A normal routine for a pilot from the first pre-flight walk around to shutdown has us reaching for the checklist. A very important step we all must take and pushed by many flight instructors during all operations. If you read any aviation periodical, flying book, or simply hangar talk we here many times never memorize a checklist. Along with many I agree that memorization of checklists is not good practice. Eventually a step is going to be missed, maybe a minor issue the first time but it could be that important gear handle the next time. Hey it happens more than we think!
With that being said I am a strong believer in memorization of the in-flight engine failure checklist. Very important for a twin engine aircraft that has a few different procedures involved, but for those of us who fly single engine, that is our only source of power. Every aircraft manufacturer, cfi, and pilot will have different procedures for an engine out failure. My personal procedure that I have forced into my students head and we have heard thousands of times before is FLY THE AIRPLANE FIRST. The first 4 to 5 seconds after the event will be the oh s*** stage, and during this stage not alot will get done. After reality sets in start this flow.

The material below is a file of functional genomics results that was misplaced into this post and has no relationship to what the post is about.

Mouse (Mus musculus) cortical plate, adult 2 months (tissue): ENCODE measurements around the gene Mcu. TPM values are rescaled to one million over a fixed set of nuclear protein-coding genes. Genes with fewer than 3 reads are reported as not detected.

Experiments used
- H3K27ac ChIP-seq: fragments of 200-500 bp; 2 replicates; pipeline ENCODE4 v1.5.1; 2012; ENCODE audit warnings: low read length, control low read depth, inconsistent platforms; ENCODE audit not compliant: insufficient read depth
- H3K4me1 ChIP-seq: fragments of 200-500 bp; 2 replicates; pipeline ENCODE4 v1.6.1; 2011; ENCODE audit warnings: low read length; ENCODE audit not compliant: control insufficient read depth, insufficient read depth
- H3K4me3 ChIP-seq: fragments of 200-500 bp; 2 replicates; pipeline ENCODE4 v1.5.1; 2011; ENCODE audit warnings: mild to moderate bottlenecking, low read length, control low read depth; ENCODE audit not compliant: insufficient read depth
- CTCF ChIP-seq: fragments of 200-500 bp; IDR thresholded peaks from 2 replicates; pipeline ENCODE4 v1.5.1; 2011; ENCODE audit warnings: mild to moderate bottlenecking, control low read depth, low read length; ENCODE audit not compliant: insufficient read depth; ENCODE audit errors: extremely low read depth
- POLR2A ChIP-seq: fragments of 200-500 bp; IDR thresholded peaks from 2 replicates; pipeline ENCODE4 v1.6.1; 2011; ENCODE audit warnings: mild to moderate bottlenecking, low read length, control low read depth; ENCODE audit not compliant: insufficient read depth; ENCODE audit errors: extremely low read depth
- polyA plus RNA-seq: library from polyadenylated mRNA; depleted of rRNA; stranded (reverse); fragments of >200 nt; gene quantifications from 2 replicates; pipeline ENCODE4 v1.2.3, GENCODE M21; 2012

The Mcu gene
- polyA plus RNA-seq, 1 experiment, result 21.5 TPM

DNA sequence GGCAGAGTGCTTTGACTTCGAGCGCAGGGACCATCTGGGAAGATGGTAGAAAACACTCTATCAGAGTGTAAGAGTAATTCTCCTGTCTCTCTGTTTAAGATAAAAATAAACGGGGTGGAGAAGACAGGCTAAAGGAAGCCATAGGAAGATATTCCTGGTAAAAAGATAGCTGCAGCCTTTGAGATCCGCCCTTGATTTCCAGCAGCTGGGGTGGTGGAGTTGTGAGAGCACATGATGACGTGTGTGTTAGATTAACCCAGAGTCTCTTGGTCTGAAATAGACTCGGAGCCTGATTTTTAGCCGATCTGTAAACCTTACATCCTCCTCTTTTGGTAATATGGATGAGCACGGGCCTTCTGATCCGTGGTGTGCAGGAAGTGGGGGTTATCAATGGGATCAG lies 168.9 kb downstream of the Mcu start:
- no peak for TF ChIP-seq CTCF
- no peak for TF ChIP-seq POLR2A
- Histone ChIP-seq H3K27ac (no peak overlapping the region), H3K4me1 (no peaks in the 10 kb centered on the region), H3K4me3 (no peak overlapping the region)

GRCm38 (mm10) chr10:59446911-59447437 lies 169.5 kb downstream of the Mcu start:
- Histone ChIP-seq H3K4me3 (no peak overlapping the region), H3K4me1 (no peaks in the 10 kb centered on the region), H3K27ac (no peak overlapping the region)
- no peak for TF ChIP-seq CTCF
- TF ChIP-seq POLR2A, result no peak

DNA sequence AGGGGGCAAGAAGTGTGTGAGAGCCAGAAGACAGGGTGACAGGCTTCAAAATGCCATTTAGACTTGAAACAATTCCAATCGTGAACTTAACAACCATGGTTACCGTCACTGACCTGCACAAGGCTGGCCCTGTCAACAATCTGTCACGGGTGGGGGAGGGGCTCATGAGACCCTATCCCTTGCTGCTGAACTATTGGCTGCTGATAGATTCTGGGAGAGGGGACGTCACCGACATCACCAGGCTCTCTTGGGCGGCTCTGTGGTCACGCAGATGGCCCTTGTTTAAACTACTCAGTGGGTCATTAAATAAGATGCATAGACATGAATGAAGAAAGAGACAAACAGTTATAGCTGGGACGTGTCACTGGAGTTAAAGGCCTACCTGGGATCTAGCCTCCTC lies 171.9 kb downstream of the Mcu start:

The first two items are the most critical. First Glide, let your aircraft slow to the manufacturers reccommended best glide speed without losing to much altitude. This will insure the aircraft can reach out as far as it can during this situation. Second Grass, start looking for a field, road, airport anywhere that looks to be a suitable site. Sometimes this can be very difficult depending on what part of the country you are flying in. During all operations maintain your situational awareness. Also when considering where to land keep banks to a minimum if you need the distance, banking the aircraft causes a loss of lift. Remember FLY THE AIRPLANE FIRST!
The next two steps in our memorized engine out checklist is spark and gas. After we have positive control and have a plan on where we are going to put the aircraft come back into the airplane and finish the checklist. Complete the remaining checklist items, restart, fuel tank switch, aux fuel pump, mixture control, crack door, etc ( not necessarily in this order). This is where I recommend you check the aircraft POH to find the proper protocol. Also, remember to squawk your emergency transponder code 7700 and contact ATC on guard 121.5 to give your location. If the aircraft will not re-start we already have a plan in place. Speed is good and we have our spot picked out.
Knock the dust off that POH in the backseat from time to time and re-read the emergency section to keep the info fresh in your mind. Pilots can never predict an engine failure but we can be prepared and remain in control if one were to occur. Memorize that engine out checklist and practice it in your sleep. If you have not heard it before now remember fly the airplane first.